The woman who some consider the front-runner for the Democratic Party’s next presidential nomination will be in Iowa this weekend.
New York Senator Hillary Clinton has not been to Iowa since November of 2003 when she was the emcee for an event that featured all the Democrats running for president last time around. Her husband never had to campaign hard here in either 1992 or ’96. Joe Shannahan has worked for Iowa Democrats like Tom Harkin, who ran for president in 1992 — keeping people like Bill Clinton out of Iowa for that year’s Caucuses. Shannahan sees a crowded field of competitors for Mrs. Clinton in 2008. "I think that a lot of the campaigns have started earlier and they’ve picked up some people. That’s not to say it’s not fluid," Shannahan says. "I think people make up their minds and then change their minds three or four times before the Caucuses."
Clark Rasmussen is the man who ran Clinton’s general election campaign in Iowa back in 1996. "We were not a targeted state," Rasmussen says. "The numbers were good here from day one, so (Iowa) wasn’t a priority." Rasmussen hasn’t talked with Senator Clinton about the race, but he offers this observation about what’s ahead in Iowa. "Obviously (Iowa) is a retail politics state and I believe she has to get in and mix it up," Rasmussen says. "I believe she’ll do very well here, but she’ll have to campaign."
Rasmussen’s son runs a bicycle repair shop and volunteered to hand out tickets for Saturday’s Clinton event at East High in Des Moines. "I have been down there a couple of times when people have walked in (to pick up tickets) and I’m just amazed at the number of people and they are not people who I’ve ever seen before," Rasmussen says. "I think she will generate a lot of interest."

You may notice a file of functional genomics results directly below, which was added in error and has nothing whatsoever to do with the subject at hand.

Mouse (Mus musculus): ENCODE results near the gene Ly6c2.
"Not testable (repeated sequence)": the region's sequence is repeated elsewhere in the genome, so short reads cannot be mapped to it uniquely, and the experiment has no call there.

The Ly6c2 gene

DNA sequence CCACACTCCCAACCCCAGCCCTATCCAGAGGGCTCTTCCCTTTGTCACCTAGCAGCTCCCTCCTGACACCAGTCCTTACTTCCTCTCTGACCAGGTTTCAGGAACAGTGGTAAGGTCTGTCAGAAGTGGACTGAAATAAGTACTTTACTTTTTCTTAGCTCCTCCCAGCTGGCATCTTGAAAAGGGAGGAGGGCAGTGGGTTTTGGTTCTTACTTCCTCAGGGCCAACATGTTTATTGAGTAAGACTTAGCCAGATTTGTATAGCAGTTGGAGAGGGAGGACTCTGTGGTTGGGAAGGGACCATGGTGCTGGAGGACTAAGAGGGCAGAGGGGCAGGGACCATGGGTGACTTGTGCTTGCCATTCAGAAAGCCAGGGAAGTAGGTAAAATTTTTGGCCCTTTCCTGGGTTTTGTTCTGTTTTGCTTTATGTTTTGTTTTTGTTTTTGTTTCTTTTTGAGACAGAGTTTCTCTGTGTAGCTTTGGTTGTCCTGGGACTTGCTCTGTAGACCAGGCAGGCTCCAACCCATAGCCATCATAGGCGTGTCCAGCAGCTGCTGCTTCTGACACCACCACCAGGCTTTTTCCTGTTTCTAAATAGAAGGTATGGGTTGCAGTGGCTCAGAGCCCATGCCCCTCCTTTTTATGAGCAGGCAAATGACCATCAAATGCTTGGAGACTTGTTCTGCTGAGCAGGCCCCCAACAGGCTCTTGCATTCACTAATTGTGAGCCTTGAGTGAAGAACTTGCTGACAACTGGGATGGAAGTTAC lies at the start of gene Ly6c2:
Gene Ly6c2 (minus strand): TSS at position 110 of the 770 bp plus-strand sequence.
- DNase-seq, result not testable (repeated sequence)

It is the "she" part that is intriguing to some activists like Marti Anderson of the Iowa Democratic Womens’ Activist Network. "Our daughters and our nieces and our granddaughters all need to know that gender is not a factor in leadership," Anderson says. "Women can be leaders both in this country and in every aspect of life."
But Anderson is not ready to throw her support to Clinton, waiting to hear from all the candidates in the Democratic field before choosing one to support.
Don Smith of Grinnell, long-time co-chairman of Poweshiek County Democrats, says he’s concerned about "electability" and Smith doesn’t think Hillary Clinton can win the presidency. "The second thing is that I think she has been weak on the war issue," Smith says. "That’s why at the present time I am leaning towards Edwards and Obama is my second choice."
Smith dismisses polls which indicate Clinton is a front-runner for the Democratic Party’s presidential nomination. "I’ll also admit to something of an irrational prejudice about what I see as a complete unwillingness of the Washington-Inside-the-Beltway-People to appreciate that Edwards is ahead in Iowa and all their talk about it’s between Clinton and Obama is not going to change that," Smith says. "I don’t think an expenditure of money is going to change the behavior of Iowa Caucus-goers."
Clinton has hired an Iowa campaign manager who has experience here dating back to 1984. JoDee Winterhof worked on Tom Harkin’s presidential campaign 16 years ago, as well as four of Harkin’s senate campaigns.
Senator Clinton starts her Saturday in Des Moines, then heads to Cedar Rapids Saturday night. She’ll be in Davenport on Sunday.